In addition to the effects that exercise can have on the gut microbiota, in a review paper, Mach and Fuster-Botella (4) stated that the gut microbiota also may be an effective assessment of athletes’ immune status, stress resulting from intense exercise, and metabolic conditions. The authors also stated “…that modifying the microbiota through the use of probiotics could be an important therapeutic tool to improve athletes’ overall general health, performance, and energy availability while controlling inflammation and redox [oxidation-reduction] levels” (4).

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SUMMARY

This Nutritionist’s View column was meant to pique your interest in gut microbiota, diet, and exercise. Although I addressed only a few research studies, they provide evidence of the importance of diet and exercise on the gut microbiota, and subsequently, how that affects the brain and antioxidant enzyme defense system. The effects on the brain can lead to better cognitive performance for athletes. An improved antioxidant defense system can result in better recovery and repair postexercise. It also is clear that more research in the area of diet, exercise, and the gut microbiota is required to provide us with more answers on their relationships.

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References

1. Clark A, Mach N. Exercise-induced stress behavior, gut-microbiota-brain axis and diet: a systematic review for athletes. J Int Soc Sports Nutr. 2016;13:43.
2. Hsu YJ, Chiu CC, Li YP, et al. Effect of intestinal microbiota on exercise performance in mice. J Strength Cond Res. 2015;29(2):552–8.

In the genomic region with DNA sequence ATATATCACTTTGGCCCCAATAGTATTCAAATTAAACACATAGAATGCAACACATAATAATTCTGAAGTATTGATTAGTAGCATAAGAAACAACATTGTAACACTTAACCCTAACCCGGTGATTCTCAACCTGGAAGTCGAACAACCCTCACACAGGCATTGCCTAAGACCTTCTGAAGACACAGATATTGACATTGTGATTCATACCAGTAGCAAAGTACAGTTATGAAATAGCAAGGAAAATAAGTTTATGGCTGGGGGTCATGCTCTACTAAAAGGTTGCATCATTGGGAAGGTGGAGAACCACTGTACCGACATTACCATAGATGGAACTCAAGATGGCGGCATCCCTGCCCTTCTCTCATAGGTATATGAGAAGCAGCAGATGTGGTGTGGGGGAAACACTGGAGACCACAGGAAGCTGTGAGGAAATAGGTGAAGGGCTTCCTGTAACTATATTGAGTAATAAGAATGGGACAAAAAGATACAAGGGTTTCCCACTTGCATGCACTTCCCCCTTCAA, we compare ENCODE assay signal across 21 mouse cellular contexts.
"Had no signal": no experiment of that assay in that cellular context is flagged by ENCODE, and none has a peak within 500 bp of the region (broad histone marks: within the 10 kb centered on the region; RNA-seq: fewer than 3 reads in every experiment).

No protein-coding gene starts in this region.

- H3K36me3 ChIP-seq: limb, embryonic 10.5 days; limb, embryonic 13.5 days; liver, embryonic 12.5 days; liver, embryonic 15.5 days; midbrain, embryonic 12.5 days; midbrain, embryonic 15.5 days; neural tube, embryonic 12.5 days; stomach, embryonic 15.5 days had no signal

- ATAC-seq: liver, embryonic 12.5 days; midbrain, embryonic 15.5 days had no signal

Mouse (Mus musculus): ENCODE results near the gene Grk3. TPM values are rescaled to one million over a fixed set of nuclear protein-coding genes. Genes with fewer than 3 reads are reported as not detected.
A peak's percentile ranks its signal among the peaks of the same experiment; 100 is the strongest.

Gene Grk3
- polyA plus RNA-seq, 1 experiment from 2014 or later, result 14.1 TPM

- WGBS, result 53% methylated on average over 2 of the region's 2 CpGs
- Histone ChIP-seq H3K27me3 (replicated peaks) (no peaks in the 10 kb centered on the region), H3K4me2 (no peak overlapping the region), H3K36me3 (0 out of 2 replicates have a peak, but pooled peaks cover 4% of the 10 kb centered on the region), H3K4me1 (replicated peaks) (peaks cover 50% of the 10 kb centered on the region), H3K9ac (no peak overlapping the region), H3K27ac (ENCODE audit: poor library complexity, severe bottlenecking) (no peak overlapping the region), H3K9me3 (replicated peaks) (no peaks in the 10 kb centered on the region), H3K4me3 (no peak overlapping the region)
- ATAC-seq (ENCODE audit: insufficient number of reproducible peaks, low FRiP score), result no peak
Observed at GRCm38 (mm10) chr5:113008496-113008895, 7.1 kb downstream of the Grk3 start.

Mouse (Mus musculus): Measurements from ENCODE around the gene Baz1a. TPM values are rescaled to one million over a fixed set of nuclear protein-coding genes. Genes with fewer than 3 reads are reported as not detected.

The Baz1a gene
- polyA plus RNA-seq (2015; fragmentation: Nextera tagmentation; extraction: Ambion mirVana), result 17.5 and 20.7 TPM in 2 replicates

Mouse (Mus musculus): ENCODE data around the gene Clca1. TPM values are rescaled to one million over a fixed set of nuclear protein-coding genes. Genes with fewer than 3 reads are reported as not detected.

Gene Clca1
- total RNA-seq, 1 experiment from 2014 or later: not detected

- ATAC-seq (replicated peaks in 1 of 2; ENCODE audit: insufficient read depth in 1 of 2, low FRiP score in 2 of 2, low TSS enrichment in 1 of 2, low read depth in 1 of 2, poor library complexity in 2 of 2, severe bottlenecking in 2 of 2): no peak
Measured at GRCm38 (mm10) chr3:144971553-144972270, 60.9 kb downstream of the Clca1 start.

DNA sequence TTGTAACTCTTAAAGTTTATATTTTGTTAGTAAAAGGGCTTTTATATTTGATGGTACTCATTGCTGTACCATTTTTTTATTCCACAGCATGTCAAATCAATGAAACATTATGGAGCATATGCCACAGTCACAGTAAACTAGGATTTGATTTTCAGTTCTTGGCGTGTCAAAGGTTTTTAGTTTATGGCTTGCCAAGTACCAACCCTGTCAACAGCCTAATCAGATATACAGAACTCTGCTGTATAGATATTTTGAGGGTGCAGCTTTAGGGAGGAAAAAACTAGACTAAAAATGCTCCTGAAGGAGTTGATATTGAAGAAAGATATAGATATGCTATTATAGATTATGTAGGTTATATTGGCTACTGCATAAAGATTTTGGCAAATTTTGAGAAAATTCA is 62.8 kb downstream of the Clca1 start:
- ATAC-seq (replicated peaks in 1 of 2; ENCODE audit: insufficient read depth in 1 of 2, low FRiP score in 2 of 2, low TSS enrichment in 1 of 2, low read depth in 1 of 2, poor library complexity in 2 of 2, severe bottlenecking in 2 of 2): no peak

3. Lederberg J, McCray A. Ome sweet ’omics: a genealogical treasury of words. The Scientist. 2001;15(7):8.
4. Mach N, Fuster-Botella D. Endurance exercise and gut microbiota: a review [Internet]. J Sport Health Sci. 2016. [cited 2017 January 29]. Available from: http://dx.doi.org/10.1016/j.jshs.2016.05.001.
5. O’Sullivan O, Cronin O, Clarke SF, et al. Exercise and the microbiota. Gut Microbes. 2015;6(2):131–6.
6. Turnbaugh PJ, Ley RE, Hamady M, Fraser-Liggett CM, Knight R, Gordon JI. The human microbiome project. Nature. 2007;449:804–10.
7. Ursell LK, Metcalf JL, Parfrey LW, Knight R. Defining the human microbiome. Nutr Rev. 2012;70(Suppl 1):S38–44.
8. van Leeuwenhoek A. An abstract of a letter from Antonie van Leeuwenhoek, Sep. 12, 1683. About animals in the scurf of the teeth. Philos Trans R Soc Lond. 1684;14:568–74.
9. Yuan TF, Ferreira Rocha NB, Paes F, Arias-Carrión O, Machado S, de Sá Filho AS. Neural mechanisms of exercise: effects on gut miccrobiota and depression. CNS Neurol Disord Drug Targets. 2015;14(10):1312–4.
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Recommended Resources:

Gut Microbiota Information. Available from: http://www.gutmicrobiotaforhealth.com/en/about-gut-microbiota-info/.
    NIH Human Microbiome Project. Available from: http://hmpdacc.org/.
      © 2017 American College of Sports Medicine.